Some Notes on Ampersands

1. Language is an unstable and mercurial thing, in habitual need of deep-tissue massages to ease its interior life of tumult, tension and spasm.

2. Stranger & Stranger: read as nouns, a pair of strangers; read as adjectives, a qualitative increase in the uncanniness of a situation; read as a noun and an adjective, a singular stranger situated within ever-expanding, alien circumstances.

3. The ampersand is the product of one Marcus Tiro, slave and scribe of Roman philosopher and statesman Cicero. The story goes: after visiting Greece, Cicero was impressed by the Greek’s use of shorthand, something Latin lacked in the first century BCE. Cicero asked Tiro to devise a shorthand system for Latin and one of the glyphs he created—known as the Tironian “et”—was a reimagining of the Latin word “et,” meaning “and.”


The Tironian et


Tiro’s “et” was later adapted into a ligature combining the “e” and “t” letterforms. 


Graffiti of an ampersand in Pompeii, 79 CE


The evolution of the ampersand, by Jan Tschiold. Consulting the work of Paul Stand­ard and Fre­d­er­ic Goudy, Tschich­old charted the char­ac­ter’s iterations from 1st cen­tury to 19th cen­tury forms.


4. Designed by former Book Arts Program Creative Director David Wolske, the Stranger & Stranger ampersand is a grossly exaggerated figure, outwardly sprawling and anemic.


The ball terminals invoke a classical, humanistic touch, and so do the wispy curves and the deliberate foregrounding of the form of the ampersand as an admixture of “e” and “t.” Depending on how one reads the ampersand—let’s say as two nouns (note #2)—the title functions as a figure of separation as well as a figure of linkage. In so far as the ampersand refers to the conjunction “and,” it maintains its ground as a crossroads of connection between the strangeness shared by two strangers; in so far as the ampersand outstrips its linguistic signification and functions as something wholly pictorial and imagistic (note #7), it installs a barrier between strangers.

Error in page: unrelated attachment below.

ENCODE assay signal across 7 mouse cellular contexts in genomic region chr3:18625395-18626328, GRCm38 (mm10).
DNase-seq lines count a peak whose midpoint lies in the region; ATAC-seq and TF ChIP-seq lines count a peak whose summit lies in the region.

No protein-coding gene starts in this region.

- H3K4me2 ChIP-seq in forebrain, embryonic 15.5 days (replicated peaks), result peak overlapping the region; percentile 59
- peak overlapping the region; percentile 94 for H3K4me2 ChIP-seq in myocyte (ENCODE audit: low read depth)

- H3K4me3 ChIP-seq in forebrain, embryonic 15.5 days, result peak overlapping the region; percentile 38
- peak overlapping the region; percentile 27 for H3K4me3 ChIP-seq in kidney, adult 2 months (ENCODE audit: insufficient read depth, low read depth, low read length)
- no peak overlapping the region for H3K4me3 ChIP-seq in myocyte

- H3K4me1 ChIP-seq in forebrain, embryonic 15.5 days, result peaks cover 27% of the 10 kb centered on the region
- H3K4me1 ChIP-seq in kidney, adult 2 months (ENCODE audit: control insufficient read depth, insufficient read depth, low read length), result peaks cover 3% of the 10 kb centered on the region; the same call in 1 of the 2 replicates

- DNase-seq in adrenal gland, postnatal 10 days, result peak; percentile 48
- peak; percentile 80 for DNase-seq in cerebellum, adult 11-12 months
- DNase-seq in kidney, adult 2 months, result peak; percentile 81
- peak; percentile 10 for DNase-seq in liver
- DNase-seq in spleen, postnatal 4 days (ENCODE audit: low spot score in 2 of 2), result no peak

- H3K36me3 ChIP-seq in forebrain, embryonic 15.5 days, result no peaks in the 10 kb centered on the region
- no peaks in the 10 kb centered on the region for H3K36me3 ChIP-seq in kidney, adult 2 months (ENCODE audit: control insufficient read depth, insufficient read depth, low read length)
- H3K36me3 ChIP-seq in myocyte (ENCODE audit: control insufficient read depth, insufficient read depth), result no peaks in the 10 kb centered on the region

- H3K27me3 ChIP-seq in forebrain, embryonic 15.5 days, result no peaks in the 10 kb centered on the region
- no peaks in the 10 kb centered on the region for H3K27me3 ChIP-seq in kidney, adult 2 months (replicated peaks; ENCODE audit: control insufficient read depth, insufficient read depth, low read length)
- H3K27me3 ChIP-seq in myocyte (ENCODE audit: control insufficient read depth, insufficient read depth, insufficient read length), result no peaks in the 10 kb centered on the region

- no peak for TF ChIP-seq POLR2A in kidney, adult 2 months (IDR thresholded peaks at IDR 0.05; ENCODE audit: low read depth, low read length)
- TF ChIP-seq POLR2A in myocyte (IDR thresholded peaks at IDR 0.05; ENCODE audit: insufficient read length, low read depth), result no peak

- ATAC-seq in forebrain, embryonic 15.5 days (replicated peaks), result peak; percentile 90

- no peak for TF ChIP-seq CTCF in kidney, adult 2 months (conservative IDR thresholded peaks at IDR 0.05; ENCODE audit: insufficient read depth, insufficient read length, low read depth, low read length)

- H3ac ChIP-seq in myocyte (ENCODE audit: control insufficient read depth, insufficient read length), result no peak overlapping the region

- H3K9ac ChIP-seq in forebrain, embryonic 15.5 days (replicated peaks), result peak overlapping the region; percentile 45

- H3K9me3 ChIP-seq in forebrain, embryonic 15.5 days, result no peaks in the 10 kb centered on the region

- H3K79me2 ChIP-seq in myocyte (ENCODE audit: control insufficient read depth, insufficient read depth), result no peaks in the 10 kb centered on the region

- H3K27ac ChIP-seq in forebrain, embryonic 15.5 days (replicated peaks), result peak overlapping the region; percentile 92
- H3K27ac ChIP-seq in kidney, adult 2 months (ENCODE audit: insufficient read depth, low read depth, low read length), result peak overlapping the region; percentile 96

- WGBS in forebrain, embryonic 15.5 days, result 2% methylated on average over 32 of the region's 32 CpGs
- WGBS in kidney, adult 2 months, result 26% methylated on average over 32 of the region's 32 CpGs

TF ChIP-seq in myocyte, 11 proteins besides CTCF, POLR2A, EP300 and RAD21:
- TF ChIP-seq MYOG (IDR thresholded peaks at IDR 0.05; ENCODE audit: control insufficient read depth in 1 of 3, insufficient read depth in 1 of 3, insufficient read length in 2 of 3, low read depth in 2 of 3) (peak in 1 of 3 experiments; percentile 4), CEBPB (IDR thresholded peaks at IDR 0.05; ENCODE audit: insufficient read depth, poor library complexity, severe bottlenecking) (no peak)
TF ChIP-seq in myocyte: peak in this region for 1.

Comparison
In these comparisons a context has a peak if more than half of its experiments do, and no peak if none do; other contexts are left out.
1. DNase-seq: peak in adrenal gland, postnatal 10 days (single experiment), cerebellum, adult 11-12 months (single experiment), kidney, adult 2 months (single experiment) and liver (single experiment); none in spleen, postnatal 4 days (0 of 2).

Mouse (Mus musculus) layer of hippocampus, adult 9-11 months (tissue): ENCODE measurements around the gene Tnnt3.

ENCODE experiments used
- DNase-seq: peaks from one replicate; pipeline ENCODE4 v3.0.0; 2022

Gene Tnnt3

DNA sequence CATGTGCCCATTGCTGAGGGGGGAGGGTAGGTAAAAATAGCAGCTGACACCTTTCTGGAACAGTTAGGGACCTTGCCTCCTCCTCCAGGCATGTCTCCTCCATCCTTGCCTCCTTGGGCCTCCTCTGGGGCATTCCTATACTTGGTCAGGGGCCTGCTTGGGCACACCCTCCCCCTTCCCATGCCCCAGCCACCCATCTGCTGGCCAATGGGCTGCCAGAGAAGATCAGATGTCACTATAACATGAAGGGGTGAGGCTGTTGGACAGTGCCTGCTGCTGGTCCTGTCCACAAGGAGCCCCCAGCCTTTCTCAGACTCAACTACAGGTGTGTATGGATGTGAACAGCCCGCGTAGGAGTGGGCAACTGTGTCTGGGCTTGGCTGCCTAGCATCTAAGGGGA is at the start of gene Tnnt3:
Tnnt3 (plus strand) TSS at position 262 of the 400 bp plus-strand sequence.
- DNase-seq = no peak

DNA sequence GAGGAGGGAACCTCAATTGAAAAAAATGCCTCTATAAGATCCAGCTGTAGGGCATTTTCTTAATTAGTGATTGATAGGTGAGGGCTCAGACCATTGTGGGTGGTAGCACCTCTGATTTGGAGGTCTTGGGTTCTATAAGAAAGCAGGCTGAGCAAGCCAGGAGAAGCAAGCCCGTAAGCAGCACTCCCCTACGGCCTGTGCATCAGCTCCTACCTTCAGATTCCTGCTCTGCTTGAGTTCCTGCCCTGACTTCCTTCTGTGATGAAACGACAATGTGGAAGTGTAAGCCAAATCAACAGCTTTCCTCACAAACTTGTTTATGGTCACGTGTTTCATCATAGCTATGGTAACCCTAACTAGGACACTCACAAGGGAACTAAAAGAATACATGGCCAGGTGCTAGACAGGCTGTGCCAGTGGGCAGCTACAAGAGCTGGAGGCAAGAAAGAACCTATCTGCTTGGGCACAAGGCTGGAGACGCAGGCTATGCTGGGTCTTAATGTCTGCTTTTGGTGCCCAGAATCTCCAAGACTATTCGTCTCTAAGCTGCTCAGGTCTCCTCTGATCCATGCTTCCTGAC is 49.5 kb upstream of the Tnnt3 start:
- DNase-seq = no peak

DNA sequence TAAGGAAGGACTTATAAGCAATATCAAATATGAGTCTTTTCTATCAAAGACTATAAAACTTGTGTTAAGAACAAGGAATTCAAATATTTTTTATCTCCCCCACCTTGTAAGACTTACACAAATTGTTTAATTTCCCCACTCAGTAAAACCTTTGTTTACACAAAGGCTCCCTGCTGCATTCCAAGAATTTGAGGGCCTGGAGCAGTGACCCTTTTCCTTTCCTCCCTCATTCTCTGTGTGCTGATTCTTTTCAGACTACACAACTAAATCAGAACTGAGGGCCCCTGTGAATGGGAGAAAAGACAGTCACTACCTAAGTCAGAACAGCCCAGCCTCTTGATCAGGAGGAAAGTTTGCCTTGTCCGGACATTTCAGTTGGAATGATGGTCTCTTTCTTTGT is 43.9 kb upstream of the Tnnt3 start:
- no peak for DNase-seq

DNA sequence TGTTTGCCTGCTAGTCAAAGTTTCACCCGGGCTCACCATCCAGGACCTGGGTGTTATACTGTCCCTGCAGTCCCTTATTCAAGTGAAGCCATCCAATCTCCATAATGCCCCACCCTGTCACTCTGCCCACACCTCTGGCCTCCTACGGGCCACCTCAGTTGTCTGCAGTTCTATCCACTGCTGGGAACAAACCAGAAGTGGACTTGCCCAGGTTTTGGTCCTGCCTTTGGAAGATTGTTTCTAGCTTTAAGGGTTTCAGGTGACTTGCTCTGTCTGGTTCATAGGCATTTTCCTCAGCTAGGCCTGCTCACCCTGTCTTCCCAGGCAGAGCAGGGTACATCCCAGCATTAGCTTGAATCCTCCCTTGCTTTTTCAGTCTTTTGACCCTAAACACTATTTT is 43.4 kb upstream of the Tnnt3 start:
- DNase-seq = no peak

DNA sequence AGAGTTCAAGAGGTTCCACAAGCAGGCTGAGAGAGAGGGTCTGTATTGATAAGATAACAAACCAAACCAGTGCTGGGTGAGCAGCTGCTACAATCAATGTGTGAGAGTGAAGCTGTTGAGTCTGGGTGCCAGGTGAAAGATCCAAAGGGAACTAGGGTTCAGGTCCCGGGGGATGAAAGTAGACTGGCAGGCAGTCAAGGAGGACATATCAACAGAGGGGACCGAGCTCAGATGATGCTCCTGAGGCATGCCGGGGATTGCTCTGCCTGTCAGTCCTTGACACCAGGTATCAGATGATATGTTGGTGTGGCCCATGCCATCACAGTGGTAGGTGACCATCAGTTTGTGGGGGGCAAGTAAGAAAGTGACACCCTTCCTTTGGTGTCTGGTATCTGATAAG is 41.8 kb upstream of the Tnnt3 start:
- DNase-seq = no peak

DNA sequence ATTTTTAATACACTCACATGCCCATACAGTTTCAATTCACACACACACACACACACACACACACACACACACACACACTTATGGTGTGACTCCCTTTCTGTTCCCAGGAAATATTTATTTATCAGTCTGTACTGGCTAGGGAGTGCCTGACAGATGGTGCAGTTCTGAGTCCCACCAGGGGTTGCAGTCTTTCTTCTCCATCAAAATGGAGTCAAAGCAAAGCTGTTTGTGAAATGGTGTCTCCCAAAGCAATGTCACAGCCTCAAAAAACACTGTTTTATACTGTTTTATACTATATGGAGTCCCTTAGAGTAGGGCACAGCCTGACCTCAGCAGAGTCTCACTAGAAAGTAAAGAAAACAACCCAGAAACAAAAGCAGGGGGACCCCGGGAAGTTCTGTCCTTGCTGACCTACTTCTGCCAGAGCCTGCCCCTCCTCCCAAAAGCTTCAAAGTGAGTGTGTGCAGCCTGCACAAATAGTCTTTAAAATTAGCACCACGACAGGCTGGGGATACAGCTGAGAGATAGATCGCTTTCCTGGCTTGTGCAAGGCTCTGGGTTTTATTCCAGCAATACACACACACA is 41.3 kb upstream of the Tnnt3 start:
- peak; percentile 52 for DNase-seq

5. When read as paired adjectives—(note #2)—the ampersand becomes a visual performance: its exaggerated form is an example of that which has become “stranger and stranger.” 

6. The ampersand resembles a vine, something floral, some wild kind of vegetative outgrowth, which works as a nod in the direction of O’Hare Ure’s painted habitats which shelter her beasts. Below is a type test that shows where O’Hare Ure’s painting will be positioned in relation to the text. In the mock-up, note how the red, “for placement only” illustrations are closely related to the line shape and thickness of the the ampersand. 


7. The ampersand foregrounds the central conflict of the imagined bestiary to come, establishing a strange blend and uneasy union of verbal and visual communication systems.

8. The ampersand does more than just replace the word “and.” Its functions and meanings are nuanced and varied: there are underpinnings of permanence and partnership operating here. Think how businesses and law firms employ the ampersand to signify enduring alliances, how the Writers Guild of America uses the mark to denote a solid partnership or strong collaboration between a group of writers on a script.

9. The Stranger & Stranger ampersand is a multidimensional trace—symbolic, indexical, iconographic. A written symbol representing the word “and,” it is iconographic in how it physically resembles what it stands for (blending e and t is a mimetic gesture that apes how “and” functions, i.e., it marks a point of connection). And, as an index—demonstrating correlation—the ampersand signals distance, separation and difference, constituent elements that preserve the very possibility of connection.


  • David Wolske
    Posted at 12:31h, 26 September Reply

    Fantastic post! I can’t wait to see the finished book. P.S. Goudy spelled his first name “Frederic” – no “k.”

  • Matthew Cooperman
    Posted at 03:13h, 07 October Reply

    A literate picture of a human form. And and and’ing the in between. Betwixt the torus & the sphere, the cave writing ongoing. Thanks, for this intricate tracery, Crane!

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